"The British landscape has been a continual inspiration to artists across the centuries and particularly the landscapes shaped and marked by our distant ancestors. The megaliths, stone circles and chalk-cut hill figures that survive from Neolithic and Bronze Age times have stimulated many artists to make a response. In this major new exhibition curated by Professor Sam Smiles, these unique artistic responses have been brought together to create a new discussion. Featuring the work of some of the greatest names in British art from the last 250 years, see John Constable, JMW Turner, Eric Ravilious, John Piper, Barbara Hepworth, Henry Moore, Paul Nash, Richard Long, Derek Jarman and more, as their work records and reflects on some of our most treasured ancient landscapes."

I had a look at the catalogue yesterday which is available at the Wiltshire Museum in Devizes. The word catalogue does not do it justice - a very beautiful book to own, though at £25 not cheap. Several of the artworks owned by Wiltshire Museum are in the exhibition, including David Inshaw.

Coll (Island) — News

Coll Hoard Conservation campaign exceeds target


Not my patch by a great distance but am following Kilmartin Museum on FB and was pleased to read their following statement:
"We are delighted to announced we have reached and EXCEEDED our £10,000 goal for our Coll Hoard Conservation campaign! A huge huge thank you to everyone who donated, shared and in any way helped us to achieve this. Rewards and official thank yous will be issued soon. This is extremely exciting as now these fantastic artefacts can be sent to the Scottish Conservation Studio in Edinburgh to be conserved properly. We've already raised £905 over the amount needed, and our campaign does run until tomorrow morning so we have decided any extra money we make will go towards preserving an early Christian cross slab fragment which comes from a ruined Chapel in Kilmartin Glen. If this is something you are interested in supporting you can still donate at:"
http://www.crowdfunder.co.uk/coll-hoard-conservation

Cold Kitchen Hill (Long Barrow) — Fieldnotes

Visited this substantial long barrow in deep Wiltshire near Warminster today. Almost at the top of Cold Kitchen Hill but not quite. Situated just below the brow of the hill - can be seen clearly on the walk up but not from the highest point of the hill. I think there have been discussions in the past on why it seems Neolithic people chose this position rather than the summit of the hill. Visuals perhaps.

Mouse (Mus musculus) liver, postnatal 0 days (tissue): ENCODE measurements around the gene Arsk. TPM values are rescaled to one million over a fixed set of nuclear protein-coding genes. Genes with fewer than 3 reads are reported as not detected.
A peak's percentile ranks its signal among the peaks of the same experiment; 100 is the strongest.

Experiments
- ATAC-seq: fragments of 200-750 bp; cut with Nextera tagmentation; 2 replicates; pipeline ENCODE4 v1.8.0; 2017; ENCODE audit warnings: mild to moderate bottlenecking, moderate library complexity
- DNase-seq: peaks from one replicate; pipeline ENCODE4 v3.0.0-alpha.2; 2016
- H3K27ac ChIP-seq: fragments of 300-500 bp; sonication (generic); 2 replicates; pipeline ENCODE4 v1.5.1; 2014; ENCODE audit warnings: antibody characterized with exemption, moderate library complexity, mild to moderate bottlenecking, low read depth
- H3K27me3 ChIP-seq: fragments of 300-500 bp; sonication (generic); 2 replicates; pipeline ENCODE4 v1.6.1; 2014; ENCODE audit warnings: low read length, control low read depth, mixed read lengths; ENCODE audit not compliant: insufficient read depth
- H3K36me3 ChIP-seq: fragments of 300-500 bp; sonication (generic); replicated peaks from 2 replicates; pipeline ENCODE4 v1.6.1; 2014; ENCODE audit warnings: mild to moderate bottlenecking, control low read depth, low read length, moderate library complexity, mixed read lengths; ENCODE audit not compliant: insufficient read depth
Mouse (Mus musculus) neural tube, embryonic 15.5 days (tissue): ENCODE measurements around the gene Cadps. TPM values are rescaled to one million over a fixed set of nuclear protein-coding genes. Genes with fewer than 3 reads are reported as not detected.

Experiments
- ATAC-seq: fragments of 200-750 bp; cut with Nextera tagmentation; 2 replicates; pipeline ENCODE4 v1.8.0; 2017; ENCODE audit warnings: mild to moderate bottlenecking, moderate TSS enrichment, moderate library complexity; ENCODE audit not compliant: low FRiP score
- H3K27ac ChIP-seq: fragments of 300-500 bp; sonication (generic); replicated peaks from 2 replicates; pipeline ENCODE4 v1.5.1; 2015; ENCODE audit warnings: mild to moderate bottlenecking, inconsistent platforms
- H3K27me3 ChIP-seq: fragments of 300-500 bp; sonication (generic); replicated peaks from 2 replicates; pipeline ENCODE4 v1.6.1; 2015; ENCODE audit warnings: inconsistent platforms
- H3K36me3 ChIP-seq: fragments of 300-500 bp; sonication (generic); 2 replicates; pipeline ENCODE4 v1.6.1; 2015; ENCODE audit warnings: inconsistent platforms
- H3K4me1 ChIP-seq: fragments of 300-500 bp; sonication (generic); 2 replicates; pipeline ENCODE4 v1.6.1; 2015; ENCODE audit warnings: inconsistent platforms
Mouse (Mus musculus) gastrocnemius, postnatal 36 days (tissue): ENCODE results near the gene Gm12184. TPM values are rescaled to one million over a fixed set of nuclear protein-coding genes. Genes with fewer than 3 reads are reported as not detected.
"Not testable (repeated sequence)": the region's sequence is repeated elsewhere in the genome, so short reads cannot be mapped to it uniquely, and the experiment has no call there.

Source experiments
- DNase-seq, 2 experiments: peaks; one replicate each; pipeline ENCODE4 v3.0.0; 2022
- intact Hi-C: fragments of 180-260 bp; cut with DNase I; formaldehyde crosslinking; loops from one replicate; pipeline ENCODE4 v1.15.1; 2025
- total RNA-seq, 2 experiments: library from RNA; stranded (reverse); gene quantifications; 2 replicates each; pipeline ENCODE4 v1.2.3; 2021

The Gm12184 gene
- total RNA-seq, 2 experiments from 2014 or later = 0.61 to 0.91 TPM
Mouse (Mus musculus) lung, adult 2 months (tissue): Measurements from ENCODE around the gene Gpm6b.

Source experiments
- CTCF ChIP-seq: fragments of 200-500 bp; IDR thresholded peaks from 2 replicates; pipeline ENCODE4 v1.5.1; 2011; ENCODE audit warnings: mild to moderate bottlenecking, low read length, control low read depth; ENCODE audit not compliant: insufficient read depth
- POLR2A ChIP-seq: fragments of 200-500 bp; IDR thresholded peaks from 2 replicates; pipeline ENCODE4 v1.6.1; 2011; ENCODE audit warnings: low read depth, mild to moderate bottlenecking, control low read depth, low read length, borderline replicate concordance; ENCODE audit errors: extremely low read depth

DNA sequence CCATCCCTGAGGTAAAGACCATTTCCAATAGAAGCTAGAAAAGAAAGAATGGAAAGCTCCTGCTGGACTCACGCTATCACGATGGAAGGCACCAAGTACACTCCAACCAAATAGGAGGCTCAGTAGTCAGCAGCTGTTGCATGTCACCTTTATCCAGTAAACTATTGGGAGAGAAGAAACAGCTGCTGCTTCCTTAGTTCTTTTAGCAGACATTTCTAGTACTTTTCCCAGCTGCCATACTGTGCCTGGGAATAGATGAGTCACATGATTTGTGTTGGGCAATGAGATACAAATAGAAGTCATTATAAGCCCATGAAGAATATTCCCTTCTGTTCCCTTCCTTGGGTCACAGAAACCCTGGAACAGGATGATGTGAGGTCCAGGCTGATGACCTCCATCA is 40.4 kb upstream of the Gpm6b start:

A great walk from Longbridge Deverill (traveled by train to Westbury where met by walk friend) then along the ridge to Bidcombe Wood which was full of bluebells and wild garlic. All pretty wonderful.
Not posting a photo of long barrow as can't add anything to Gladman's marvelous sky/cloud photos.

Wiltshire — News

Weird Wiltshire Exhibition - featuring Julian Cope at Avebury


An art exhibition at the Richard Jefferies Museum, Marlborough Road, Swindon SN3 6AA features a portrait of Julian Cope by the Avebury Stones - artist as yet unknown.

Exhibition is called 'Weird Wiltshire' - celebrating the "myth, magic and mystery of Wiltshire" in art form.
http://swindonopenstudios.blogspot.co.uk/2017/04/weird-wiltshire-exhibition.html?spref=fb

From 1st - 29th April. Entry Free.
Opening times vary so, if planning a visit please call 01793-466571 or see web-site:
http://richardjefferiessociety.co.uk/RJmuseum.html

Sarsen Trail and Neolithic Marathon 2017 - cancelled


Wiltshire Wildlife Trust have made the following announcement:

"It is with much regret that we must cancel the 2017 Sarsen Trail and Neolithic Marathon.

Unfortunately there is now going to be a major military exercise on Salisbury Plain with live firing. As a result we will be unable to access the Plain or Old Carter Barracks at Bulford (the finish) on 30th April, the planned date of our Sarsen Trail and Neolithic Marathon.
We have overcome many challenges in the 29 years of running this event but after looking at alternatives including changing the date and route, none of these options are viable.

To find out more information, how to claim a refund or how to donate your entry fee please call 01380 829084."

Avebury (Stone Circle) — News

Changes to Sunday bus service to Avebury